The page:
Vol. 29 No. 4 Original Article PDF

Comparison of three-point and six-point diurnal intraocular-pressure curves

Ma. Margarita L. Lat-Luna, MD, Paul I. Guerrero, MD, John Vincent Policarpio D. Flores, MD, MS Epi

THE DETERMINATION of diurnal intraocular-pressure (IOP) curve, or phasing, is indispensable in the diagnosis and monitoring of patients with normal-tension glaucoma and ocular hypertension, patients with suspicious looking discs without apparent IOP elevation, and diagnosed glaucoma patients who show progressive nerve damage despite apparent control of IOP in the clinic. The best method of detecting peaks in diurnal curves is a 24-hour inpatient IOP monitoring. Initially, this was done to determine the diurnal curve in normal and glaucomatous patients.

1-6 It also provides an accurate measure of the effectiveness of therapy because compliance is ensured.

7-10 It is, however, not practical in the clinical setting as it interferes with sleep, and the hospital e n v i ro nme n t i s t h o u g h t t o i n f l u e n c e o r a l t e r t h e magnitude of physiologic IOP variation in some patients. IOP was found to be significantly lower in hospitalized patients because of inactivity.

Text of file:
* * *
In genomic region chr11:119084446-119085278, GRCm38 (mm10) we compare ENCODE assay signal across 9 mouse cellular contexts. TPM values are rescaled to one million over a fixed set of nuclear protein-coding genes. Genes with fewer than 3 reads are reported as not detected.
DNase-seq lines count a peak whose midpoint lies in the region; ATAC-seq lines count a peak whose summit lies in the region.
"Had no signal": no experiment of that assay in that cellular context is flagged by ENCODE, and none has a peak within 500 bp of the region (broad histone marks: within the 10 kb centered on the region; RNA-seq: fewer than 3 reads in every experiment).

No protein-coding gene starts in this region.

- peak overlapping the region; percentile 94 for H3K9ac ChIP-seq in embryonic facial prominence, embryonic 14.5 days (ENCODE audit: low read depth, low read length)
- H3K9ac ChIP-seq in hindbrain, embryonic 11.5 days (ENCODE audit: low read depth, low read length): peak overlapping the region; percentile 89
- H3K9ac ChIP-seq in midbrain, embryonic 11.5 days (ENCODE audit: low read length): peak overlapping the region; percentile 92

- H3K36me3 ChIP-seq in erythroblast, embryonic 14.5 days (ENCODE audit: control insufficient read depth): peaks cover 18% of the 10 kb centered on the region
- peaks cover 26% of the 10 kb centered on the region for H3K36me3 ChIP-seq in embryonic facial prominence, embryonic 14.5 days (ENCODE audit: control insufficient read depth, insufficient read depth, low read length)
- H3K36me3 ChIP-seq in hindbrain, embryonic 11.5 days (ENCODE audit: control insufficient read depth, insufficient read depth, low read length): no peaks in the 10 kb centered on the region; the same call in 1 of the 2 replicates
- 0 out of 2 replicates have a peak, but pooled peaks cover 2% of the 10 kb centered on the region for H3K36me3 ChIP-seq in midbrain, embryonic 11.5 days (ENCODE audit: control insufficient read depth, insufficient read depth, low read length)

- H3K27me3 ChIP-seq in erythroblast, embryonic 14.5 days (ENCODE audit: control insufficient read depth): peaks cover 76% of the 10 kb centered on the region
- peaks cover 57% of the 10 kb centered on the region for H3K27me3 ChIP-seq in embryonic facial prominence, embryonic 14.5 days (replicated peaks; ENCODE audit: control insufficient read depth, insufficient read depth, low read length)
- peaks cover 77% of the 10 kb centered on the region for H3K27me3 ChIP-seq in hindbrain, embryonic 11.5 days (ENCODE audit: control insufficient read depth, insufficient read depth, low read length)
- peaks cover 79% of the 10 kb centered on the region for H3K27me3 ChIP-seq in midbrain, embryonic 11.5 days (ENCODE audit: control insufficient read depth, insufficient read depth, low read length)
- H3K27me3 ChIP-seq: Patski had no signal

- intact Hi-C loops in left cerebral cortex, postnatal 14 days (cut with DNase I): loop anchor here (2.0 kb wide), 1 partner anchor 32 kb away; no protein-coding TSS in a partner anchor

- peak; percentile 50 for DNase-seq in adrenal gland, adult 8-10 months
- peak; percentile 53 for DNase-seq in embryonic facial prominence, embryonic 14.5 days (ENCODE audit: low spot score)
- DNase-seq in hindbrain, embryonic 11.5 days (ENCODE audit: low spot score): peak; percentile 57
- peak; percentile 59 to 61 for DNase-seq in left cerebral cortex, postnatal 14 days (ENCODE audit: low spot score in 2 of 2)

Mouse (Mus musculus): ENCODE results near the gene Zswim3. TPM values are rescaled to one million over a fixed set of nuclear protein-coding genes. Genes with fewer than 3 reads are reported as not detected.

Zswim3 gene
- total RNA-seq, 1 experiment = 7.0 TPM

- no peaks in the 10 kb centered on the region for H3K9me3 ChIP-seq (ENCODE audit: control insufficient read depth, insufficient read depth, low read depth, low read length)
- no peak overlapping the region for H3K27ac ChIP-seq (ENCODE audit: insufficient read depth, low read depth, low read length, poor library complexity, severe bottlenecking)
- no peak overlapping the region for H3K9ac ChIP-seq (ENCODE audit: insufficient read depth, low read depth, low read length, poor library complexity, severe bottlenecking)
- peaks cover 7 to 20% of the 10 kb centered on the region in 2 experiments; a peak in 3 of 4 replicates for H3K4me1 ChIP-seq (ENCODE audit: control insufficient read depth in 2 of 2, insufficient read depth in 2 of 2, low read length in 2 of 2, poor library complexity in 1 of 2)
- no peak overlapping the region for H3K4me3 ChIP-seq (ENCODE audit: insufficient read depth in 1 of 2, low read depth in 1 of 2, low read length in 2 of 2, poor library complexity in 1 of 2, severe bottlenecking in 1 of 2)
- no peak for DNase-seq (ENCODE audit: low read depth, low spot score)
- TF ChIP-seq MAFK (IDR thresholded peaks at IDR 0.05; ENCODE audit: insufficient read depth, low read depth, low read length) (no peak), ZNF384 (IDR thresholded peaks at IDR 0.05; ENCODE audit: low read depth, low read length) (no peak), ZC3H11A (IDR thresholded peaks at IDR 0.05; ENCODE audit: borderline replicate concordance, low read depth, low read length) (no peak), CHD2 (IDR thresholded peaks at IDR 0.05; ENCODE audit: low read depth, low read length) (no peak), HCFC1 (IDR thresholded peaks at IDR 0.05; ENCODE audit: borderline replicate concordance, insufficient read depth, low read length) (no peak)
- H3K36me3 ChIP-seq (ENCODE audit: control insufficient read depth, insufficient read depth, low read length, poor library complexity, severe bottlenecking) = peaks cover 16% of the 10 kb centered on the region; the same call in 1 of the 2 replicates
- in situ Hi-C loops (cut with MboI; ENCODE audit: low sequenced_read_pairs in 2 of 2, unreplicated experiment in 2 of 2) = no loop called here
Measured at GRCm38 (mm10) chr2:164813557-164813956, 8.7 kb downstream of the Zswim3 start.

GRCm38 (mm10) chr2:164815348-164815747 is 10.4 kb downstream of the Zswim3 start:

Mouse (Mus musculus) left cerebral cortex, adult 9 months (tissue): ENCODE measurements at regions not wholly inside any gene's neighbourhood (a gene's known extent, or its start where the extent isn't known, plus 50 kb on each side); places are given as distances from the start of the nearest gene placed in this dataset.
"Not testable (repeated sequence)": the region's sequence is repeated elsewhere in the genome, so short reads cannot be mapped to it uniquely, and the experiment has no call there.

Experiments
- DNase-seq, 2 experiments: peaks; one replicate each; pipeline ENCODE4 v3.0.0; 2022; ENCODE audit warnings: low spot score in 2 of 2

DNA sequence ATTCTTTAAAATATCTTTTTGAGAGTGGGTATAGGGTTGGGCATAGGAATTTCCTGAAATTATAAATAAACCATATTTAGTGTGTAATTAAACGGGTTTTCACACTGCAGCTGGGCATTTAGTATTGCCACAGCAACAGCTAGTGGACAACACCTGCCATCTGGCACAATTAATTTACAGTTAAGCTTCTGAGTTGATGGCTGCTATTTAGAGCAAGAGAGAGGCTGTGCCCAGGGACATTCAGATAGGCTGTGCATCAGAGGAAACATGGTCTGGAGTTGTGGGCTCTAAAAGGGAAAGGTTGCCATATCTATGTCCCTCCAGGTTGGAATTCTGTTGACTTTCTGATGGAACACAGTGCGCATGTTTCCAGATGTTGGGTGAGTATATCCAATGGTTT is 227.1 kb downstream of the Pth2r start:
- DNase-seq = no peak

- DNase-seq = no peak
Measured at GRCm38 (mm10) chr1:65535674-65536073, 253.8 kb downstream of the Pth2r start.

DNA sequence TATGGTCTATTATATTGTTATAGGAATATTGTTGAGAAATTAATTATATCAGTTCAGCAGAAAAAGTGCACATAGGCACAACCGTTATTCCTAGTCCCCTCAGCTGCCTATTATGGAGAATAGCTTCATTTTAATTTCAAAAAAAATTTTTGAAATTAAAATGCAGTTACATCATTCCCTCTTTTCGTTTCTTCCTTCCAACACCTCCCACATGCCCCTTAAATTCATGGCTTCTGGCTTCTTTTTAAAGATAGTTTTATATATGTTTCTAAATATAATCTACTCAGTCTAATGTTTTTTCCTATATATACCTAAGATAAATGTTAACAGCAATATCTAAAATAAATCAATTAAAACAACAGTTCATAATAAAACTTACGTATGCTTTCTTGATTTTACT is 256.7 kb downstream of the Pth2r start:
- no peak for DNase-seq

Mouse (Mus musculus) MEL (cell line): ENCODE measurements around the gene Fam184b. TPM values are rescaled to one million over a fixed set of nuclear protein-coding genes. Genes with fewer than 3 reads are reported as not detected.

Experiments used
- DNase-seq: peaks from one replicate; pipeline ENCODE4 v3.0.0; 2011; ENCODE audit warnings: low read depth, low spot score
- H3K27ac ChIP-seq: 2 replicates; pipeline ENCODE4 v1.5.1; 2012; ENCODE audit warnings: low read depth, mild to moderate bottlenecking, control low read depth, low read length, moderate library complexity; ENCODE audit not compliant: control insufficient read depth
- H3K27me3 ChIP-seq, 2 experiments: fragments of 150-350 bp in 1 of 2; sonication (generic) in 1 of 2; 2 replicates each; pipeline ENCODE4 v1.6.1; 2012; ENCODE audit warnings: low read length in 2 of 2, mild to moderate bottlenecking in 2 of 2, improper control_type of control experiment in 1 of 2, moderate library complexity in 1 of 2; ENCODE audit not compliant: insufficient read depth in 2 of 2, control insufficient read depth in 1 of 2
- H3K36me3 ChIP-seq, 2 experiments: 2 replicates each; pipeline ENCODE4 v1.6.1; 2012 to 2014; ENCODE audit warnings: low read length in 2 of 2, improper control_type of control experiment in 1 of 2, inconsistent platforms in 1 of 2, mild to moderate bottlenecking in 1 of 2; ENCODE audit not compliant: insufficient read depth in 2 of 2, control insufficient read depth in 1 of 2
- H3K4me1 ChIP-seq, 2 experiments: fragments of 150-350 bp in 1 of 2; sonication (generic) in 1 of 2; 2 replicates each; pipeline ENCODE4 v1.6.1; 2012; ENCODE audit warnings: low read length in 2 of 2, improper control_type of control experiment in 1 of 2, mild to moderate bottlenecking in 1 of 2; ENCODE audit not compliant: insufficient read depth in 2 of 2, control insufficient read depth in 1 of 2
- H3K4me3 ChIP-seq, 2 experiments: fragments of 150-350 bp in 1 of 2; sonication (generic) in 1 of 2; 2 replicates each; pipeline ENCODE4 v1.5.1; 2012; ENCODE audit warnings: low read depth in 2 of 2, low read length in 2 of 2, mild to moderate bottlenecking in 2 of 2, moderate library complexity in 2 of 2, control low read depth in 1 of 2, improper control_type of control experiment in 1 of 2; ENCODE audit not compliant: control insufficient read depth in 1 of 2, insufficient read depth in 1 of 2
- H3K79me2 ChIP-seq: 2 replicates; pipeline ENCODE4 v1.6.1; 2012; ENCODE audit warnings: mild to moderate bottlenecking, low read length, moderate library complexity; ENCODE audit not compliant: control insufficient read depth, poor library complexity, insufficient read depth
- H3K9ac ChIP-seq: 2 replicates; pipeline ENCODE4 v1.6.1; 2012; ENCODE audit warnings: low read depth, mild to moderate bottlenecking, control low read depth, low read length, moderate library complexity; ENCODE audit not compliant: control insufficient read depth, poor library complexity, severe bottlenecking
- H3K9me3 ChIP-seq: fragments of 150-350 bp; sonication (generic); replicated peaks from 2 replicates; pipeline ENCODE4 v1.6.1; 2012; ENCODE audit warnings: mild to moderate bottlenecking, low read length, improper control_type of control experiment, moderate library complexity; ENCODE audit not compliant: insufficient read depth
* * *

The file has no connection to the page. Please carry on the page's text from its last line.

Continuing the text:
11 An alternative is a phasing procedure wherein IOP is measured at regular intervals during clinic hours.

12 This was found to be adequate in detecting peak IOP and IOP swings. At the University of the Philippines-Philippine General Hospital (UP-PGH) glaucoma clinic, the diurnal curve is determined by measuring the IOP at six points—every 2 hours during clinic hours from 7 a.m. to 5 p.m. Several clinical studies have shown that the probability of pressure peaks occurring during this period ranges from 64 to 80%.

13-17 Clinical trials on newer topical antiglaucoma medications were done using this mode of diurnal-curve determination.

18, 19 However, it is still tedious for patients who have to stay in the clinic for prolonged periods. This artificial environment may also result in an underestimation of the true IOP curve. Some clinicians use a modified office-phasing procedure by taking the IOP at longer intervals and allowing patients to leave the office while waiting for the next determination. Although more practical because it does not require drastic modification of patient activity, the clinical usefulness of this method needs to be evaluated. It is important to assess whether modified phasing would produce a diurnal curve comparable to that of standard phasing. This study compared the diurnal IOP curves generated from a three-point IOP measurement (modified office phasing) with a six-point IOP measurement (standard of f i ce pha s ing) f rom the s ame set of pa t ient s . We determined the sensitivity, specificity, and accuracy of the modified office-phasing procedure in detecting IOP swings of 6 mm Hg or higher.